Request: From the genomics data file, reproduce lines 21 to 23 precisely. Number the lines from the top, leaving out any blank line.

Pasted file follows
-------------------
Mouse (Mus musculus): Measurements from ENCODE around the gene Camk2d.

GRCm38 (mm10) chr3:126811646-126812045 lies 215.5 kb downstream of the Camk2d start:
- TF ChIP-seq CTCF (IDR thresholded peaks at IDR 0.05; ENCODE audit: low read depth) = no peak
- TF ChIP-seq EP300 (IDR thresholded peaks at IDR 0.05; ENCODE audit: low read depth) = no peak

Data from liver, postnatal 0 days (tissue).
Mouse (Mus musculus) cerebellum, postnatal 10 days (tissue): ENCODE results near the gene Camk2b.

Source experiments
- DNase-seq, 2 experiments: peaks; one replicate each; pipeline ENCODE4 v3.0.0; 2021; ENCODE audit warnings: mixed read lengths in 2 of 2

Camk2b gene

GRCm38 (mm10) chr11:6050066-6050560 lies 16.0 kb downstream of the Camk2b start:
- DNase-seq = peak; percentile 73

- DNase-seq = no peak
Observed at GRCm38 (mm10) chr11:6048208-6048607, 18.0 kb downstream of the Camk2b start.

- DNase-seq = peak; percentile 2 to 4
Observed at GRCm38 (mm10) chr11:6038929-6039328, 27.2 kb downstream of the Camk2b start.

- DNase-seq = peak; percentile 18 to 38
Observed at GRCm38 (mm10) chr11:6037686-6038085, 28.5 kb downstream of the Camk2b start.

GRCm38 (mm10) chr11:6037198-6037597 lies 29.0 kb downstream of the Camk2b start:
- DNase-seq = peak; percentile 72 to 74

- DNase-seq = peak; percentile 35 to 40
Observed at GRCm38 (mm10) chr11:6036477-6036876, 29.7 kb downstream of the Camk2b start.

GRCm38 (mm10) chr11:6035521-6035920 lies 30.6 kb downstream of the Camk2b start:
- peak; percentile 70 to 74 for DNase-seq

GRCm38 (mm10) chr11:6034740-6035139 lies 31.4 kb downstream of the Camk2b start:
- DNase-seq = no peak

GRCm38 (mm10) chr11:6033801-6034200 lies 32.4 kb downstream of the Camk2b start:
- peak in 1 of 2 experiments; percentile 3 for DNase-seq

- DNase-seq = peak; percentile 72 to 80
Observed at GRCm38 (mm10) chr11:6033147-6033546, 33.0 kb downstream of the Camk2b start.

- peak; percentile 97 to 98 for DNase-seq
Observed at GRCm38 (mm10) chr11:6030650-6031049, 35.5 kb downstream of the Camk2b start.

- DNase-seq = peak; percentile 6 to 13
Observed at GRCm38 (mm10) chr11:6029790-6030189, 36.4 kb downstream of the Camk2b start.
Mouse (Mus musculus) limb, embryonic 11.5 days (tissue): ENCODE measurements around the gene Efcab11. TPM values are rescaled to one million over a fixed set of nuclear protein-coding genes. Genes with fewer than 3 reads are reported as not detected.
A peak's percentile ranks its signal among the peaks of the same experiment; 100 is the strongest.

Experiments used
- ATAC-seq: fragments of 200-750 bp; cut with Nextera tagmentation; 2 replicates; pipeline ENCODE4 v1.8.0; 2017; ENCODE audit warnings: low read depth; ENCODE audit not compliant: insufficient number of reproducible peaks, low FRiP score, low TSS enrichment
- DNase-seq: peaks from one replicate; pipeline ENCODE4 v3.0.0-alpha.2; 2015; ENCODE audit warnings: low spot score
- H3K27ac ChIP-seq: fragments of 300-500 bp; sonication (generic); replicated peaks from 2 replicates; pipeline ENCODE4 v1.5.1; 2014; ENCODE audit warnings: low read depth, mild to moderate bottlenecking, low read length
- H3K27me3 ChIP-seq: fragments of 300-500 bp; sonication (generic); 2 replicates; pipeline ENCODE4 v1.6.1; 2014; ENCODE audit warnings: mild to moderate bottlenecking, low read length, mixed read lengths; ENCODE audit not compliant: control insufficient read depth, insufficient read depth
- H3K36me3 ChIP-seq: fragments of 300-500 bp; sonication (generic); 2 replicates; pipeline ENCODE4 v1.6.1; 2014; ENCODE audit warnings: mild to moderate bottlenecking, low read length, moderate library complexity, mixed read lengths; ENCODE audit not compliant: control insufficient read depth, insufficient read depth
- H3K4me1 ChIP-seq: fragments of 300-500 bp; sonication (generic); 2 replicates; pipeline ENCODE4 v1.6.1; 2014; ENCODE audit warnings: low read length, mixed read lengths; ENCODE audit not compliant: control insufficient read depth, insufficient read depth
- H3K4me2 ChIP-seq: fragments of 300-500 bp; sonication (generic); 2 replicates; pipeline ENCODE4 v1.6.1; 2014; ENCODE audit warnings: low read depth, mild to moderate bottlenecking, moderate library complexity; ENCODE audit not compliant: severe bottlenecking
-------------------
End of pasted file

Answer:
Observed at GRCm38 (mm10) chr11:6036477-6036876, 29.7 kb downstream of the Camk2b start.

GRCm38 (mm10) chr11:6035521-6035920 lies 30.6 kb downstream of the Camk2b start:
- peak; percentile 70 to 74 for DNase-seq